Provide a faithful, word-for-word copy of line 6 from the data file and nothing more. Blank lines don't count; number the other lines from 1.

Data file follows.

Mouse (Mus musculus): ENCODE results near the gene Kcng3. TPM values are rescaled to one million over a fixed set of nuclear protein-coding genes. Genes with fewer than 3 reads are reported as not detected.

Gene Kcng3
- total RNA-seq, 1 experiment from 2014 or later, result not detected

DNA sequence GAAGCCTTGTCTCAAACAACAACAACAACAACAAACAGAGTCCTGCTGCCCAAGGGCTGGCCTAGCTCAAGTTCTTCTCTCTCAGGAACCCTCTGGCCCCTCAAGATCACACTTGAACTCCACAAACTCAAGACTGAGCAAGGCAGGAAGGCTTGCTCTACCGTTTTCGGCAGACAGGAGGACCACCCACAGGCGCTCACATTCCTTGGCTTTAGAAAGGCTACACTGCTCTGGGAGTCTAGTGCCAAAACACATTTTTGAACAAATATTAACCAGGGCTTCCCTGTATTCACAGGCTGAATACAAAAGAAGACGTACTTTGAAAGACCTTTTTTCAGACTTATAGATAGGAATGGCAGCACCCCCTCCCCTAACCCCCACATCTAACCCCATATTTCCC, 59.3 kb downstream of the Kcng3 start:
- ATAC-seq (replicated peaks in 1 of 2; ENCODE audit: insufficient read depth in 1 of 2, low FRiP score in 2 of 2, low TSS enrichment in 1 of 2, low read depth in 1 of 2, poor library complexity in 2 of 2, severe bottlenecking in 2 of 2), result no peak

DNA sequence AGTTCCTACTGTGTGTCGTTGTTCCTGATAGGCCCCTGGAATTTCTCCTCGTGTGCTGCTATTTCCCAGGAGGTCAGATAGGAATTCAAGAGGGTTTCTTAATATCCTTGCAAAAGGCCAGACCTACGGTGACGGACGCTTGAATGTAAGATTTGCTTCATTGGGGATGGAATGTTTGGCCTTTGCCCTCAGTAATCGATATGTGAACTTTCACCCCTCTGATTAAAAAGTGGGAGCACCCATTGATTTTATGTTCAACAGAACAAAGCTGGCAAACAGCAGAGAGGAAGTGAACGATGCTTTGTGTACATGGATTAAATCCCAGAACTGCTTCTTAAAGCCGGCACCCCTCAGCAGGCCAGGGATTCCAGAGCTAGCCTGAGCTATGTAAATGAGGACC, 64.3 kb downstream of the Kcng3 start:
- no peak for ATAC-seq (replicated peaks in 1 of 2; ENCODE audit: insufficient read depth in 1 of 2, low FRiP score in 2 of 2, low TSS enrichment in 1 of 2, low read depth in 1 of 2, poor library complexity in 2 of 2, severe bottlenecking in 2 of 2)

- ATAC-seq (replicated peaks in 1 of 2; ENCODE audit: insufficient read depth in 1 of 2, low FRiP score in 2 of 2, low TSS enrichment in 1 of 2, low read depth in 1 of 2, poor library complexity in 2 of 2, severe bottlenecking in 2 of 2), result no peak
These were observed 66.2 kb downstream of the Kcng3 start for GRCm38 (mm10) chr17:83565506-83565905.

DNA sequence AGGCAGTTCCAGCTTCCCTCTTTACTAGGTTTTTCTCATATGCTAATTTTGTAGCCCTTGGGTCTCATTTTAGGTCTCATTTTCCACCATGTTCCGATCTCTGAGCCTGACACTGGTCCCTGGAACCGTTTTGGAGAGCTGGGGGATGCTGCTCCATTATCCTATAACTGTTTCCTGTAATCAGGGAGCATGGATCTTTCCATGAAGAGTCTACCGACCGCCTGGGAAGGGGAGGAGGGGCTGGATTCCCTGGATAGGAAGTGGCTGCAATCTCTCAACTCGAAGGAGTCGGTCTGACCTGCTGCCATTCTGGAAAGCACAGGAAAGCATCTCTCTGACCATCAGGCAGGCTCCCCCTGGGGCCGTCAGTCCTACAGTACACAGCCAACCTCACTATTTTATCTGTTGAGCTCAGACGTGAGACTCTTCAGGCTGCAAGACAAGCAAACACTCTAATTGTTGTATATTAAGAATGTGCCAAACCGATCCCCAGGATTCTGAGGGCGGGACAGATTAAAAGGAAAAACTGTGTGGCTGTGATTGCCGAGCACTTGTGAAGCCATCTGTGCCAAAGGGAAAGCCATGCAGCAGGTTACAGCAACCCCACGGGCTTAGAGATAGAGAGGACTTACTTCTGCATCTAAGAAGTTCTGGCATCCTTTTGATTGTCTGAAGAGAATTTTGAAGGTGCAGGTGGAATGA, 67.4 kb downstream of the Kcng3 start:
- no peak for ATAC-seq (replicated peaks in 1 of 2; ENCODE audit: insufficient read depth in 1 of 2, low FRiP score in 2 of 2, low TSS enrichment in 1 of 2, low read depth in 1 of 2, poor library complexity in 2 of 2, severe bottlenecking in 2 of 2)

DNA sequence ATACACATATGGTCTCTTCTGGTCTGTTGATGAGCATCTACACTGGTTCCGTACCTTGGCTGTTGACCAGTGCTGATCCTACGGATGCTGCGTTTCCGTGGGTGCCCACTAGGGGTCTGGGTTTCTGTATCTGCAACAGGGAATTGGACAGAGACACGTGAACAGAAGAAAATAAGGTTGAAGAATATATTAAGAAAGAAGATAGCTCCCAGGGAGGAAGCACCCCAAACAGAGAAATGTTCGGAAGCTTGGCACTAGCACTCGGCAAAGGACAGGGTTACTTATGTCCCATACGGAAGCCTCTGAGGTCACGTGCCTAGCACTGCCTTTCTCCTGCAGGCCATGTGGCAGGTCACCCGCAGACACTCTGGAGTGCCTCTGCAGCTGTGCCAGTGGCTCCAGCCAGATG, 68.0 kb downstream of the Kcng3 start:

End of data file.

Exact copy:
DNA sequence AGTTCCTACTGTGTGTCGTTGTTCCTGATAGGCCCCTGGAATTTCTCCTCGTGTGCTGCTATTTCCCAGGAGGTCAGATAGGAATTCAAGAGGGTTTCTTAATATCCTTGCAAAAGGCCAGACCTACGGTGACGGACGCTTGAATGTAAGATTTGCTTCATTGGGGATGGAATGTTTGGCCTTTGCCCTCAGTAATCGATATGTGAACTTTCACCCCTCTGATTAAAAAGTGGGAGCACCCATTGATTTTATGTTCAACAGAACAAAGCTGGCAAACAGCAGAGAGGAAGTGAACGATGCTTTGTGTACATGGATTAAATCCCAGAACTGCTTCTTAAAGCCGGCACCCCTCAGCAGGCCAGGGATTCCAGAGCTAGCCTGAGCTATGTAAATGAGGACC, 64.3 kb downstream of the Kcng3 start: